Hospital sheets are available to download from the consensus guidelines. A promising 95.2% of consultations record weight but only 22.5% record body condition score, demonstrating where room for improvement exists.
Eight non-specific factors associated with inappetance in hospital are listed followed in the next slide by nine suggested interventions in the management of inappetance. Anxiety is the cause of many cats not eating in hospital and there are varied simple changes to the hospital cage that can help with this. A useful resource is www.catfriendlyclinic.org.
Other factors to manage include nausea and pain. Suitable anti-nausea drugs are summarised and it is advisable to pain score all hospitalised cats. The feline grimace scale is simple and easy to use, and other pain scoring systems are available. It is important to avoid polypharmacy since drug interactions are often undiagnosed, and many drugs cause nausea.
There is a section on ‘When to intervene, with a general bullet point ‘Don’t wait until tomorrow!’ Appetite stimulants can be useful in the management of hyporexia, but their inappropriate use will result in treatment failure. In the presence of nausea and pain appetite stimulants will fail. Adding more pills will affect compliance also. Appetite stimulants have a use as part of the management of chronic illnesses, and various are listed with the use of mirtazapine emphasised.
The final part of this webinar deals with feeding tubes, having first asked the question ‘How often do you place feeding tubes (any type) in cats in your clinic?’ Three possible answers were given-never, occasionally, frequently. The follow up question was ‘If never-why not?’ Discussed in this section are:
- Naso-oesophageal tubes with instructions on how to place them, their indications and complications
- Naso-oesophageal tube or naso-gastric tube (routine in USA/Canada)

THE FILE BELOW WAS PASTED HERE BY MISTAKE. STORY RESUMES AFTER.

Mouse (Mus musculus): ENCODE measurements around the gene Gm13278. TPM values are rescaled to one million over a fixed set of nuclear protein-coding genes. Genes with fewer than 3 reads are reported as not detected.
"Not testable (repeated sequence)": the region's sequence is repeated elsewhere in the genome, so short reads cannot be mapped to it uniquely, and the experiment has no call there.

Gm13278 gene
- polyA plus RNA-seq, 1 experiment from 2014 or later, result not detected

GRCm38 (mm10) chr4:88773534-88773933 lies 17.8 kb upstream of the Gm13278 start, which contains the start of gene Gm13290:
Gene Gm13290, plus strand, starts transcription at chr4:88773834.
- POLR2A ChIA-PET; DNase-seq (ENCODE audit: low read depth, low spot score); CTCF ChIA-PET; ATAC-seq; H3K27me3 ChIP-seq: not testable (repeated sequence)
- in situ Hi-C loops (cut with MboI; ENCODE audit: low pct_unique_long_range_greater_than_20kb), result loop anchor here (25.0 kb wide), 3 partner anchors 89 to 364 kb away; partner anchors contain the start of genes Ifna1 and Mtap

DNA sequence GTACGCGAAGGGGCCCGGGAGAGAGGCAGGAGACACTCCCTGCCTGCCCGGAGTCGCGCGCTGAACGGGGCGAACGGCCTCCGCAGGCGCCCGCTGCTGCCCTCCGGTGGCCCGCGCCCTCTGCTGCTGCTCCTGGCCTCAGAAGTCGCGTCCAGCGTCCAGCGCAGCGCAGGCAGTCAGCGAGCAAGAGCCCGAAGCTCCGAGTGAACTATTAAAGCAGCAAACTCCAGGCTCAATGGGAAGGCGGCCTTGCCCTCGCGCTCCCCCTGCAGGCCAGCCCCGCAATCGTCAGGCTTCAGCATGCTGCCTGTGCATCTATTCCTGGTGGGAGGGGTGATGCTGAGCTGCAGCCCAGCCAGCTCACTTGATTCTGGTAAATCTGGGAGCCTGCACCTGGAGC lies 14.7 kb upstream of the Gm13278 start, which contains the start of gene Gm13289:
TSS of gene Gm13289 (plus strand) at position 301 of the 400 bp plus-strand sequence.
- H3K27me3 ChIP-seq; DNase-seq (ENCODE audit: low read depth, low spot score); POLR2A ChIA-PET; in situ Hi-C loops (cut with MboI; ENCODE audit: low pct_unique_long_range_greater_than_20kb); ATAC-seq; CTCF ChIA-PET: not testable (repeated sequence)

- Oesophagostomy tubes with instructions on how to place and complications. Of these between 12-18% develop a stoma infection. Other less common complications include infection and cellulitis, haemorrhage, nerve damage and rarely Horner’s syndrome.
- Further advice is given on dealing with stoma site infections and their prevention
- Feeding tube obstruction-causes and treatment
- When should you consider placing a feeding tube? Suggested indications include cats consuming less than 80% RER for 3 days or more, cats with jaw fractures that are unable to eat, and if undernutrition is anticipated (following surgical procedures or chemotherapy)
- If malnutrition is a risk
- Medication compliance.
The advantages of feeding tubes are listed and there are suggestions of what diet to feed and how much, followed by practical tips for friendly tube feeding, which also emphasised not to attempt syringe feeding.
Samantha’s summary -inappetant cats:
- Multifactorial causes
- Deleterious to recovery
- Nutritional assessment important
- Confidence to intervene rather than leave another day (you can always take the tube out!)
- Appetite stimulants can be useful-but manage other factors too
- Remember the role of stress for hospitalised patients
This is a comprehensive webinar with lots to think about that may have escaped your attention previously.